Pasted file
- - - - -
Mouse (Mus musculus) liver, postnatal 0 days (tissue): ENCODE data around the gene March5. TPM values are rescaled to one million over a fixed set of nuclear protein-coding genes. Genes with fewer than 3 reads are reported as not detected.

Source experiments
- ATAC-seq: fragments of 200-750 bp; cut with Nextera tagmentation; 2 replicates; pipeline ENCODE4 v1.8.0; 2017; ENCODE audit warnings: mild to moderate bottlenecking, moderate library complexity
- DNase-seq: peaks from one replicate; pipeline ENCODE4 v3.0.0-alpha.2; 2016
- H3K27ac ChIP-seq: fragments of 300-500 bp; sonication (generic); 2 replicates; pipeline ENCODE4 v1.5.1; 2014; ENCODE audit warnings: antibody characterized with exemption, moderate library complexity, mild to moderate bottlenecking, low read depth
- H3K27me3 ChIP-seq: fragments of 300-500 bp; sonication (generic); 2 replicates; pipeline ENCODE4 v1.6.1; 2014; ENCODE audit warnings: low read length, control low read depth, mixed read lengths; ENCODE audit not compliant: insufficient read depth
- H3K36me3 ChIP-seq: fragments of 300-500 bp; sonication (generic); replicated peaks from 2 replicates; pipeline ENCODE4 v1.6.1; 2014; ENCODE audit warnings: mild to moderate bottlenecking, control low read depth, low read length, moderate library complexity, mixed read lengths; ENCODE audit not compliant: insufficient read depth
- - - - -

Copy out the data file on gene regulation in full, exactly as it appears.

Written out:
Mouse (Mus musculus) liver, postnatal 0 days (tissue): ENCODE data around the gene March5. TPM values are rescaled to one million over a fixed set of nuclear protein-coding genes. Genes with fewer than 3 reads are reported as not detected.

Source experiments
- ATAC-seq: fragments of 200-750 bp; cut with Nextera tagmentation; 2 replicates; pipeline ENCODE4 v1.8.0; 2017; ENCODE audit warnings: mild to moderate bottlenecking, moderate library complexity
- DNase-seq: peaks from one replicate; pipeline ENCODE4 v3.0.0-alpha.2; 2016
- H3K27ac ChIP-seq: fragments of 300-500 bp; sonication (generic); 2 replicates; pipeline ENCODE4 v1.5.1; 2014; ENCODE audit warnings: antibody characterized with exemption, moderate library complexity, mild to moderate bottlenecking, low read depth
- H3K27me3 ChIP-seq: fragments of 300-500 bp; sonication (generic); 2 replicates; pipeline ENCODE4 v1.6.1; 2014; ENCODE audit warnings: low read length, control low read depth, mixed read lengths; ENCODE audit not compliant: insufficient read depth
- H3K36me3 ChIP-seq: fragments of 300-500 bp; sonication (generic); replicated peaks from 2 replicates; pipeline ENCODE4 v1.6.1; 2014; ENCODE audit warnings: mild to moderate bottlenecking, control low read depth, low read length, moderate library complexity, mixed read lengths; ENCODE audit not compliant: insufficient read depth